The New York Tribune and Washington Herald both expect good results from an upcoming conference between Mexican President Porfirio Diaz and Finance Minister Jose Limantour this week. It is hoped that cabinet changes and promises for more reforms from the Diaz government will appease the rebels. At these meetings Limantour will present an explanation of the rebels demands.
These meetings coincide with a pair of developments on this side of the border:
The Washington Herald reports that most of the troops currently stationed at Fort Sam Houston are now headed to the US border with Mexico. 15,000 troops, under the command of Maj. General William Carter, will begin maneuvers along the border after leaving the fort tomorrow morning. The first detachment, thought to be the 11th Calvary, are headed west via the Southern Pacific toward El Paso. The other troops are headed to points unknown along the Rio Grande and as far west as Arizona. The goals of this maneuver seem to be to cut the flow of arms and ammunition to the insurrectos in Mexico. The troops will also be monitoring the border for incursions by rebels and federals after reports that some fighting along the border had leaked to the US side.
Of particularly concern is a danger to a bridge along the Pecos River near Viaduct, Texas, less than 10 miles from the border. The calvary detachment is thought to be moving to act as guards for the bridge which could take as much as a year to replace if damaged by fighting between the Mexican sides. The military will also seek to cut off supplies to the rebel base at Presidio del Norte, just across the Rio Grande from El Oro, Texas. El Oro, Del Rio, and Marfa, a Texas town 50 miles to the north, are thought to be supply conduits between the rebels and their supporters here in the United States.
President Taft returned to Washington this afternoon after spending some vacation time in Augusta, Georgia. Immediately upon his return, he met with Mexican Ambassador de la Berra and War Secretary Jacob Dickinson as well as delivered a message to congress on his priorities for the special session that will start on April 4. Taft made no suggestion that U.S. troops were poised to cross the border, and he and Secretary Dickinson referred to the new troops movements as mere "maneuvers" and that they were not ready to begin operations in Mexico. The President said that he was meeting the Mexican ambassador this afternoon but provide no details on what was discussed. Interior Secretary Fisher, Commerce and Labor Secretary Nagel, and Army Chief of Staff Leonard Wood also met with the president today to discuss the Mexican situation.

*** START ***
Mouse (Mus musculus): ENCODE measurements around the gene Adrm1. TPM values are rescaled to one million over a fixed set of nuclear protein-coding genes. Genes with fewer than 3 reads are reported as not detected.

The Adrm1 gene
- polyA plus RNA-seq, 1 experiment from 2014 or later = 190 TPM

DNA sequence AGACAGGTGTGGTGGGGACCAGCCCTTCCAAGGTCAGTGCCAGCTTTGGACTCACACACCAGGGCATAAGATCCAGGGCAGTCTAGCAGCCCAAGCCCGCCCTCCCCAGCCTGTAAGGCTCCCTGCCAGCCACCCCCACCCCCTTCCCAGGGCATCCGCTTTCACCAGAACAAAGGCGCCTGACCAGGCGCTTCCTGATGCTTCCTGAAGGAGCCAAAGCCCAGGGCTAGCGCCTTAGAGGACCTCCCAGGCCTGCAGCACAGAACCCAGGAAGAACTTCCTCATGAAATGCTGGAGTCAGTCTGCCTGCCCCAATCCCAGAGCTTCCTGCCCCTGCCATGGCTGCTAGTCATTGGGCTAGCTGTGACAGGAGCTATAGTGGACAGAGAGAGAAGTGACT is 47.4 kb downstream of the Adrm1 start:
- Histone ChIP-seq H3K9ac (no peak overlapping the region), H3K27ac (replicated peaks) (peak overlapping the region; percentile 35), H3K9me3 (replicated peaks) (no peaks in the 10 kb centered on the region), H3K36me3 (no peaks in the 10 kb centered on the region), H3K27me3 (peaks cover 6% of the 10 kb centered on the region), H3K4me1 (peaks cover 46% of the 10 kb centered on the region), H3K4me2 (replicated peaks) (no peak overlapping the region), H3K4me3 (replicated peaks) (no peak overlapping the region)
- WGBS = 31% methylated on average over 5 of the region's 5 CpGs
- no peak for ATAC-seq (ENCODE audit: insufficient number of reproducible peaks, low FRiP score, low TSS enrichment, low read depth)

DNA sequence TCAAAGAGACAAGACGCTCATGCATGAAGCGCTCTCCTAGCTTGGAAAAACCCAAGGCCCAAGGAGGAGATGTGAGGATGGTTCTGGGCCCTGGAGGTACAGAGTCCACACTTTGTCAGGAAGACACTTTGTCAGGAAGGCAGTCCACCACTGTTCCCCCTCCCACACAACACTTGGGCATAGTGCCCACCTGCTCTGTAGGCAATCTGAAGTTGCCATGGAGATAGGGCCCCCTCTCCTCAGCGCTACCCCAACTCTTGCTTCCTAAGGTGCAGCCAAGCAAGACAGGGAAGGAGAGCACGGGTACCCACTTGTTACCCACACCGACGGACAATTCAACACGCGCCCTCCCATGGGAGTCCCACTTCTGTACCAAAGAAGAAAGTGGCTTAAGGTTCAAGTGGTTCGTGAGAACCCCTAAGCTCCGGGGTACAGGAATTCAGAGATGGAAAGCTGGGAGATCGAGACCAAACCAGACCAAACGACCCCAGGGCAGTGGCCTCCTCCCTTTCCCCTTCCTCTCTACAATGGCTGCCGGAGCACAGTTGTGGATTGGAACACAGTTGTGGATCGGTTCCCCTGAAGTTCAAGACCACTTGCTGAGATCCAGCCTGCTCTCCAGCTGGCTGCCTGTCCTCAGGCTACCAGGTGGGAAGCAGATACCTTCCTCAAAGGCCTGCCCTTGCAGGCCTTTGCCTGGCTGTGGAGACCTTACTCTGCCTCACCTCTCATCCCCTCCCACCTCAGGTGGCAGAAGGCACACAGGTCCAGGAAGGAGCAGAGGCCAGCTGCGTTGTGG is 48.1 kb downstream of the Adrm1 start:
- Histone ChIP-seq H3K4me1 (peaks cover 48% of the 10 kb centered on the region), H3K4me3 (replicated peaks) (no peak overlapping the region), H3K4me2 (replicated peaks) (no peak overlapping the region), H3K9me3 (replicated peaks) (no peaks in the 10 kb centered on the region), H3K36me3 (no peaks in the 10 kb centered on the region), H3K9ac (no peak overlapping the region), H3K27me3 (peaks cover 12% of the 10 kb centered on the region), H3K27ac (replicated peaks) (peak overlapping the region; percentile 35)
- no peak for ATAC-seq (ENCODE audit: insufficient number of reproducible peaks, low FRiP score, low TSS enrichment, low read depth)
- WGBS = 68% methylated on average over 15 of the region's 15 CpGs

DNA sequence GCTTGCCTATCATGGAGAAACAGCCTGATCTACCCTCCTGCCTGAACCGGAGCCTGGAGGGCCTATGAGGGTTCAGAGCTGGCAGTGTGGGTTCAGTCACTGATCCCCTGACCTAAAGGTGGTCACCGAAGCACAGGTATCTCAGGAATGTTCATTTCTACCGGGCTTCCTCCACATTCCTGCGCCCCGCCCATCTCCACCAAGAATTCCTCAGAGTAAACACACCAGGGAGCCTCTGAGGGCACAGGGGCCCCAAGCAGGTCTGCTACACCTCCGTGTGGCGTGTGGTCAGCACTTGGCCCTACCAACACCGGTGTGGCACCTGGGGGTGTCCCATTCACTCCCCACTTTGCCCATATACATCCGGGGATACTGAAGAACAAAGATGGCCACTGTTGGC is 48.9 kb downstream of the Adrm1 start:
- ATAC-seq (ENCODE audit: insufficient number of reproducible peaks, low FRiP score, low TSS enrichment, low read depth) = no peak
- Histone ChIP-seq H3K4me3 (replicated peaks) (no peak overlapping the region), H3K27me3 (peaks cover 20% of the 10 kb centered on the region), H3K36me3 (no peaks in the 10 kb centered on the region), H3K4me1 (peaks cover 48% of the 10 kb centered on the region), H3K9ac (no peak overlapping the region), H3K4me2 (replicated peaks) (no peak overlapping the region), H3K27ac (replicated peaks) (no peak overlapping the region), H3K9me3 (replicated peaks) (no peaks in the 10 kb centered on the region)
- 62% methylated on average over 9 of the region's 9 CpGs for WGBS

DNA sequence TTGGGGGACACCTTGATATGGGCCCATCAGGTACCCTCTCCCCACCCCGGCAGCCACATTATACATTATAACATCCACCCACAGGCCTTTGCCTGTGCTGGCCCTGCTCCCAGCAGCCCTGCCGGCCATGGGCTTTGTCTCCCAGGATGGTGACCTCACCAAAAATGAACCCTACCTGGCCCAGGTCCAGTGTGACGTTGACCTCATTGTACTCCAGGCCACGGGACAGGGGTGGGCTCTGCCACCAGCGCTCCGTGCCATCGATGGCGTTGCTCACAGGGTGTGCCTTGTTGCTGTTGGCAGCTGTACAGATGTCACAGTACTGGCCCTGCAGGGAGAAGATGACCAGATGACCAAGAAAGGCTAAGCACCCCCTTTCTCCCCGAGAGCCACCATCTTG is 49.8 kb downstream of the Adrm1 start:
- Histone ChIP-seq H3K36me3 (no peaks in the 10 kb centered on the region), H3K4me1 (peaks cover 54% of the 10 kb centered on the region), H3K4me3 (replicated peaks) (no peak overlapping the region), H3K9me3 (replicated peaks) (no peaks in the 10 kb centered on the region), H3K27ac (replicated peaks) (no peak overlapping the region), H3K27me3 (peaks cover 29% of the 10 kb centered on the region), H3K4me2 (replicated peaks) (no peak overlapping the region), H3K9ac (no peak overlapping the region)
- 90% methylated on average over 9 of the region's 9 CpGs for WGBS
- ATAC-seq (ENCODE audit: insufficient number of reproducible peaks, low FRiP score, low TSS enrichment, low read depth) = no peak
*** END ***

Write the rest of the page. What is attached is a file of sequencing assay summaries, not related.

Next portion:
The president also delivered a list of his priorities for next month's special session of Congress. He expects the Canadian reciprocity bill to be treated first with prompt approval followed by a new tariff commission. Any other acts to reform the current tariff system will be met with prompt vetos unless they come via recommendations from the commission's reports. Democrats have scoffed at this proviso, believing the president is merely stalling action on tariff reform as such committee recommendations could take months if not years to complete. A report on wool tariffs is not expected until December and is the only report pending.
Link: Peace in Mexico May Come This Week [The New York Tribune]
Link: All U.S. Troops to be Rushed to Mexican Border [The Washington Herald]
Link: Confabs on Mexico Begin Immediately at the White House [The Washington Times]
Link: Democrats Gloat over President's Tariff Ultimatum [The Washington Times]